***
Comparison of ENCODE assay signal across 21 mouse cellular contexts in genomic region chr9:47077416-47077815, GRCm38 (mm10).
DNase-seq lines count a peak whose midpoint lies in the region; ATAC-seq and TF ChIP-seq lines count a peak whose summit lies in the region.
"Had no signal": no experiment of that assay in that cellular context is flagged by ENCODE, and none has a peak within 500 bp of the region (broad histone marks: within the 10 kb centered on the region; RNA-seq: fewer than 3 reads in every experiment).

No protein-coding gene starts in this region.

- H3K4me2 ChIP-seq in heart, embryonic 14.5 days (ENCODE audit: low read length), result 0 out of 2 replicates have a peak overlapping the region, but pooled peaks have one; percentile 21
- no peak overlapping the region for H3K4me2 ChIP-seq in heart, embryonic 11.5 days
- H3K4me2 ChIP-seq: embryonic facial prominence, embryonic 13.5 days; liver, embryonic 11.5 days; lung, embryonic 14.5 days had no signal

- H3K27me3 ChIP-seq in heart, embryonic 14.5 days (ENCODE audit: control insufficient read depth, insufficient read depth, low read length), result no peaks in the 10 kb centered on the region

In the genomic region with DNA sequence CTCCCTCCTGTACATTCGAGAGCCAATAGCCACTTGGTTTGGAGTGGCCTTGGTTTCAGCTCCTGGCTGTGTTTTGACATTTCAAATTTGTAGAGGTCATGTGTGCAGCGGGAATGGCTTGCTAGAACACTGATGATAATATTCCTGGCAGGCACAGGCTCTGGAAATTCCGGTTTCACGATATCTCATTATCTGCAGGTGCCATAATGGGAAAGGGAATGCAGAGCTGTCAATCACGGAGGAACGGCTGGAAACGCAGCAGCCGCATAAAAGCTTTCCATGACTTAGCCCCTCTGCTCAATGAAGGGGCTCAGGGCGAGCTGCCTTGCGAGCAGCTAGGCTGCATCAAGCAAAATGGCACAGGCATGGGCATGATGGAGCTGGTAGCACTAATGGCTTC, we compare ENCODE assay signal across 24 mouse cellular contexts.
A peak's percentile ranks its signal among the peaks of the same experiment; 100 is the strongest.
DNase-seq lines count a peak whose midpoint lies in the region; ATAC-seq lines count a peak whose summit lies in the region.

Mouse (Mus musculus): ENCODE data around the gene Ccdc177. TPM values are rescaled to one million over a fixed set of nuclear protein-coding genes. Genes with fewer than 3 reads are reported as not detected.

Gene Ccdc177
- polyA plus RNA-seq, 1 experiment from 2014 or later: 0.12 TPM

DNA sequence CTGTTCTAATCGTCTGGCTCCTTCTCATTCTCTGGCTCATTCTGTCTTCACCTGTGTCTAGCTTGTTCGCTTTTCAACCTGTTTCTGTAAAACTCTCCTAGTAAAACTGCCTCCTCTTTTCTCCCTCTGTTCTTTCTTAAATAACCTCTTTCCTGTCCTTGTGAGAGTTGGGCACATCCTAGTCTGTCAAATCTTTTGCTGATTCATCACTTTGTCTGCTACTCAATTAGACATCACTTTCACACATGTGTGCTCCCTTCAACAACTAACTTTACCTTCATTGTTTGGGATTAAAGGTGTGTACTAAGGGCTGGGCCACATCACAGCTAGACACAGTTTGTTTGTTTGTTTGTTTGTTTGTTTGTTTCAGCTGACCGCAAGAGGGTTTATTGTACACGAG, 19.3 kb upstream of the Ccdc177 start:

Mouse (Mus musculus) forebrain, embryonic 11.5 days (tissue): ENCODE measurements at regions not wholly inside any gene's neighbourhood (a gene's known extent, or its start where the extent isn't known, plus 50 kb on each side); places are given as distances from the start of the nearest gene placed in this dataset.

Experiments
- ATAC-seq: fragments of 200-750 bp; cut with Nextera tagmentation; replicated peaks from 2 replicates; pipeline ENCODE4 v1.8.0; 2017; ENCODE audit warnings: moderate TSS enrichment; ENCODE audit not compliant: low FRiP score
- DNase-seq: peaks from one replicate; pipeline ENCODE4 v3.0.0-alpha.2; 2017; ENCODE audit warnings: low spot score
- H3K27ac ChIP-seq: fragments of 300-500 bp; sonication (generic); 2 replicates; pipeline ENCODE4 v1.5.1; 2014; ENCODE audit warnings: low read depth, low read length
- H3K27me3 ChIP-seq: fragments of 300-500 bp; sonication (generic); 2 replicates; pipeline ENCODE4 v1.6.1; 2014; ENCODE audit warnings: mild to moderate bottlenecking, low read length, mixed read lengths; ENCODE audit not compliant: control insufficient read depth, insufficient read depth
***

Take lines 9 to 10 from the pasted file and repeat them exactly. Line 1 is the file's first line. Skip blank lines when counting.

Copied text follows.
In the genomic region with DNA sequence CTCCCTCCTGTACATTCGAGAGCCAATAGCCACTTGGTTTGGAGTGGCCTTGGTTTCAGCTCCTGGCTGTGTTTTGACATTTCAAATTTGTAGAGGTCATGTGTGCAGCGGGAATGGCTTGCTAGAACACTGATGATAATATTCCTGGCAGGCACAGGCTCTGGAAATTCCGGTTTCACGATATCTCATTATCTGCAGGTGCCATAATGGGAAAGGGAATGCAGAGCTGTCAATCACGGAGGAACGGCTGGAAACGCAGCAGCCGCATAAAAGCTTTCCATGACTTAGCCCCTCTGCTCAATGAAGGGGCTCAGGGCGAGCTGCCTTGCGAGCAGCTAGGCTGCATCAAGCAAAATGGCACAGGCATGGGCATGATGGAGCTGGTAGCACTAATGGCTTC, we compare ENCODE assay signal across 24 mouse cellular contexts.
A peak's percentile ranks its signal among the peaks of the same experiment; 100 is the strongest.